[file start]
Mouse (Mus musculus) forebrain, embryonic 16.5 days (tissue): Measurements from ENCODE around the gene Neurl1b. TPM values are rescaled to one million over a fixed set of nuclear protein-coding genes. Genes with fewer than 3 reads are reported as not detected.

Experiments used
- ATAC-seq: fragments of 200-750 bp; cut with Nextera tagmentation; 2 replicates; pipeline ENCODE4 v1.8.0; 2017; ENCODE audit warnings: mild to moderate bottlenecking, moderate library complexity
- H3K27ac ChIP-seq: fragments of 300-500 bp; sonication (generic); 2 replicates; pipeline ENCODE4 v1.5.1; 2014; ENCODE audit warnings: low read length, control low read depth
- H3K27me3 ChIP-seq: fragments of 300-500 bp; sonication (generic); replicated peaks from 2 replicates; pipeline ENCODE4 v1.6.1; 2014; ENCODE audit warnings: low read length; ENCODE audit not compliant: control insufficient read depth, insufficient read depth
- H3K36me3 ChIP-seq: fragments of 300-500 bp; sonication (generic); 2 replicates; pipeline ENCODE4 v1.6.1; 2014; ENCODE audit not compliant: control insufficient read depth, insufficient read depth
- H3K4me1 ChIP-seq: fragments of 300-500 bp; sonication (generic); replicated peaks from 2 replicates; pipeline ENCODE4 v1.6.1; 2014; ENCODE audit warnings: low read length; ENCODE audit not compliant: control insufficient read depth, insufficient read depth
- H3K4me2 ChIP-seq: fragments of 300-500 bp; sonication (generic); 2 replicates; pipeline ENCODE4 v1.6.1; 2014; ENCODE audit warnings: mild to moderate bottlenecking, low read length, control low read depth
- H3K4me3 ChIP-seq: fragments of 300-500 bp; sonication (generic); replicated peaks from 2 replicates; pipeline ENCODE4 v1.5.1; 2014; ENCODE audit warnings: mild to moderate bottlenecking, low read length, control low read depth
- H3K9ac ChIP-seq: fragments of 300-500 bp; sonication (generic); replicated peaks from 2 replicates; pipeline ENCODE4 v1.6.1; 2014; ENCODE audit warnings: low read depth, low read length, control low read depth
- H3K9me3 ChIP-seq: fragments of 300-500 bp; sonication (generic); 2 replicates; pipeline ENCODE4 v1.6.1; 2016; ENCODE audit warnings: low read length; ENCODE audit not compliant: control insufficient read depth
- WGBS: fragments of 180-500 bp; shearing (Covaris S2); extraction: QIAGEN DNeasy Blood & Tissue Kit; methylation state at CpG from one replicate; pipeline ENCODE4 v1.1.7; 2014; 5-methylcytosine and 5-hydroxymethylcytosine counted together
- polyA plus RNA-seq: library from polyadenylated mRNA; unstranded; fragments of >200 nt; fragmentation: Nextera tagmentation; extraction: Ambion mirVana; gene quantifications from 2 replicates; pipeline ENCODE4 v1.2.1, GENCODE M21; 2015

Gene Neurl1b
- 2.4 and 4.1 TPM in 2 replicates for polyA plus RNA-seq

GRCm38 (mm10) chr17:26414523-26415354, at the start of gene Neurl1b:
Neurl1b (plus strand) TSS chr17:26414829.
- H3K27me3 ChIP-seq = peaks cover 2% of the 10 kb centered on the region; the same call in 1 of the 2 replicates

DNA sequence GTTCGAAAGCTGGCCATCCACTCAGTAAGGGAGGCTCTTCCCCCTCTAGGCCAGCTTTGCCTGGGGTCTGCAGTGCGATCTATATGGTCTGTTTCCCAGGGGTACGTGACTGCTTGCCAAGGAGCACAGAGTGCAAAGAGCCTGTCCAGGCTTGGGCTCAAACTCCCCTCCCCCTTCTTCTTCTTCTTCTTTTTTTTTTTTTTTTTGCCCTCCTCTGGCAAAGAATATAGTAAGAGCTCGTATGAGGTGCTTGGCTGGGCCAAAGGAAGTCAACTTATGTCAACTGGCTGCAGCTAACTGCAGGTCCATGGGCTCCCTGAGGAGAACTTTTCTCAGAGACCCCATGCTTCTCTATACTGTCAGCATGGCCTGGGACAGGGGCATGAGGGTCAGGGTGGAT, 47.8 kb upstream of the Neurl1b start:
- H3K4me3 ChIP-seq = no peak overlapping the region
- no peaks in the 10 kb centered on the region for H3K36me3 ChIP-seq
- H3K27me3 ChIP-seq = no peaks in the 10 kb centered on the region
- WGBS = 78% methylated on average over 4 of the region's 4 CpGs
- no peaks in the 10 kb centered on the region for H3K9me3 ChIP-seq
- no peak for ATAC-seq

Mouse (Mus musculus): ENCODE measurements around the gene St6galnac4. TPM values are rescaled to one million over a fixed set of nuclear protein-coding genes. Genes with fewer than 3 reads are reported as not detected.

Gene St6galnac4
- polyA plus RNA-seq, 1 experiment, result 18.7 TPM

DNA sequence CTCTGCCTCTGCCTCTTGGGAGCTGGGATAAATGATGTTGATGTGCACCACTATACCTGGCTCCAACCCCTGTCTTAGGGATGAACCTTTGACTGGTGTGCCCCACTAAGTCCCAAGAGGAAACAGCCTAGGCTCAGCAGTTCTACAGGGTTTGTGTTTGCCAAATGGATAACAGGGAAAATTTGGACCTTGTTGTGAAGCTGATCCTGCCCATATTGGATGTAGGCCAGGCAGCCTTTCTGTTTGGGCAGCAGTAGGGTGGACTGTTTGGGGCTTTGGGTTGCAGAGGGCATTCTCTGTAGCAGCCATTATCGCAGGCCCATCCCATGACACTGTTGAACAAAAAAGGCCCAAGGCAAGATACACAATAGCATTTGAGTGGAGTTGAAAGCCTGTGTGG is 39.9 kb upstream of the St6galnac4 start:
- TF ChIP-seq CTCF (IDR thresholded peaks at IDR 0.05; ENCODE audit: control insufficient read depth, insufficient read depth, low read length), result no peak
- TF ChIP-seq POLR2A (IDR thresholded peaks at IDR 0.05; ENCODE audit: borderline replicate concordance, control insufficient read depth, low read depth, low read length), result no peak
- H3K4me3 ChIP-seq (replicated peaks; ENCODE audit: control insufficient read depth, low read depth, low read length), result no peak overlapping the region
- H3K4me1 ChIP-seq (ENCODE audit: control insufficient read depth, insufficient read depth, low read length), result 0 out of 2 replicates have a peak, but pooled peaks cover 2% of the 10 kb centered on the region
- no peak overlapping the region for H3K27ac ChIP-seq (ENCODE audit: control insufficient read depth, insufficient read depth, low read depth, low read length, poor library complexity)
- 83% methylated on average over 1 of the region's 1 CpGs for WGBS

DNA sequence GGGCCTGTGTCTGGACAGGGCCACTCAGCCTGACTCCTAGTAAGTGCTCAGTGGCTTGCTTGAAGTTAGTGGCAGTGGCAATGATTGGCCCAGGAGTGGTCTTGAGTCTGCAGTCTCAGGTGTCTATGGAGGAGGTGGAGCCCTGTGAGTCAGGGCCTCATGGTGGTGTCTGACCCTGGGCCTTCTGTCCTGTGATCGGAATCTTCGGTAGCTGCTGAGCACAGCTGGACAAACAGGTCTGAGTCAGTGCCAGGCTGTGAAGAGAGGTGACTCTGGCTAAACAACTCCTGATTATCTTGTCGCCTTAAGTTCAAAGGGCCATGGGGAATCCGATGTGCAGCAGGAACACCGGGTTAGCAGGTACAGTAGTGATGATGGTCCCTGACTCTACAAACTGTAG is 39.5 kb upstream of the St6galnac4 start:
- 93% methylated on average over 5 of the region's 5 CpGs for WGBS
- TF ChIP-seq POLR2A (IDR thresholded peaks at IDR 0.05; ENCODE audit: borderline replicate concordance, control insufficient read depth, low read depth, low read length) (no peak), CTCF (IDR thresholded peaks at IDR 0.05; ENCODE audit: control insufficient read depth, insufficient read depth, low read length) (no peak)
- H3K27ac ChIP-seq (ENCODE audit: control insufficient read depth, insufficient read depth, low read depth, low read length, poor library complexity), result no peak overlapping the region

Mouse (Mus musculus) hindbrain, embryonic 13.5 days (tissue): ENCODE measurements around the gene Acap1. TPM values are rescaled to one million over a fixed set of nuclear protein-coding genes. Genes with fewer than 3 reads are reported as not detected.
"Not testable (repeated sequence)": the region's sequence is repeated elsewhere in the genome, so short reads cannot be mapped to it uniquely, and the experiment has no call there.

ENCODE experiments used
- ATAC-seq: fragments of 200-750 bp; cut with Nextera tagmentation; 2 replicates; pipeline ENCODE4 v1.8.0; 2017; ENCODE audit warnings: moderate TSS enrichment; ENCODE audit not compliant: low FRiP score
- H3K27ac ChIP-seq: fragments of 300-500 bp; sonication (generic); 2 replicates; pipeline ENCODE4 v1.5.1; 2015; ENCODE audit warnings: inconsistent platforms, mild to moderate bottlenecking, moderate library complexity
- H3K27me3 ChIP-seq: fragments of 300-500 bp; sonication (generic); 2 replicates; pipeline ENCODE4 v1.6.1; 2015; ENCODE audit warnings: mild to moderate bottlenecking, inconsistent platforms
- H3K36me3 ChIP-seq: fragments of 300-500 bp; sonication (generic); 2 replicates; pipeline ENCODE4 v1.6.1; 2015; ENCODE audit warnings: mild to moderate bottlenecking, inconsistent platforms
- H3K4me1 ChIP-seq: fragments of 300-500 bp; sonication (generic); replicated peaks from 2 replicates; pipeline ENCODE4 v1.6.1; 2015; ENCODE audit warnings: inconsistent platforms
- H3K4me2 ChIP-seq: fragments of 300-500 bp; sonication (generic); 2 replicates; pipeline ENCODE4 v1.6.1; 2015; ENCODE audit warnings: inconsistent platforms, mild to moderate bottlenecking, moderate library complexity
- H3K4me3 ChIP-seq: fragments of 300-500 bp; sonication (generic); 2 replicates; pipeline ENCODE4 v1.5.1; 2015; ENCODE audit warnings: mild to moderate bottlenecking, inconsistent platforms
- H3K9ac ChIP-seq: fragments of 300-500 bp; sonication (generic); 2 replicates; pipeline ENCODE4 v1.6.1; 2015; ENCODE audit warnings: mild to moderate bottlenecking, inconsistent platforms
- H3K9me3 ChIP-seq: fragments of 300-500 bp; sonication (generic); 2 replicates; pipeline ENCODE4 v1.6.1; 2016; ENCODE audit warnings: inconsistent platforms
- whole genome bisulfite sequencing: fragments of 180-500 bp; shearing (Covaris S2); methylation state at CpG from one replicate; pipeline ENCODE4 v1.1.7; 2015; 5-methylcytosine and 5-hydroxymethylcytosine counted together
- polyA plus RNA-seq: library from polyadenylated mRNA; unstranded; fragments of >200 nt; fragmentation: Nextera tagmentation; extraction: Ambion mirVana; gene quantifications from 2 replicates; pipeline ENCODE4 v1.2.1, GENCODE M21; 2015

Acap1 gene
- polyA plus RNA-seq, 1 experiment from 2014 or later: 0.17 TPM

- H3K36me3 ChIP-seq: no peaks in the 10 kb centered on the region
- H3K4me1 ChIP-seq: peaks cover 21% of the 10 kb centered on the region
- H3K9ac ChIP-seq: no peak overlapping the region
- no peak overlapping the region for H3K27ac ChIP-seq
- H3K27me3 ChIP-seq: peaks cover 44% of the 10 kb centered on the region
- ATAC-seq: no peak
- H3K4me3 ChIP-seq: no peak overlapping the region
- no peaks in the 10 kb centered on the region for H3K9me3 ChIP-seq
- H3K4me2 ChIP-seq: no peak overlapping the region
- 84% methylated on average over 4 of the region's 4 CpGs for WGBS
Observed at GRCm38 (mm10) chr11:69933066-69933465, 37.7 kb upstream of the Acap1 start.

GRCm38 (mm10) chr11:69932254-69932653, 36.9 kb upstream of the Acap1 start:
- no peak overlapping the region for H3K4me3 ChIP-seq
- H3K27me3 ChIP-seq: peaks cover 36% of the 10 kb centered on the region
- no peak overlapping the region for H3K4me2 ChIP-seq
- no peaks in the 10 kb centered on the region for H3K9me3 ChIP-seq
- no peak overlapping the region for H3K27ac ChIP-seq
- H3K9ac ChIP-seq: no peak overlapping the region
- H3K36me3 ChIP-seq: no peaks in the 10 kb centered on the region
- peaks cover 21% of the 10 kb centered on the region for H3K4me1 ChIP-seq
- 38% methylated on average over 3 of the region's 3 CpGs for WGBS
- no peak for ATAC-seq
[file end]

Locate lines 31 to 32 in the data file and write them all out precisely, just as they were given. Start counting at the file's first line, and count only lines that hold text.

- TF ChIP-seq POLR2A (IDR thresholded peaks at IDR 0.05; ENCODE audit: borderline replicate concordance, control insufficient read depth, low read depth, low read length), result no peak
- H3K4me3 ChIP-seq (replicated peaks; ENCODE audit: control insufficient read depth, low read depth, low read length), result no peak overlapping the region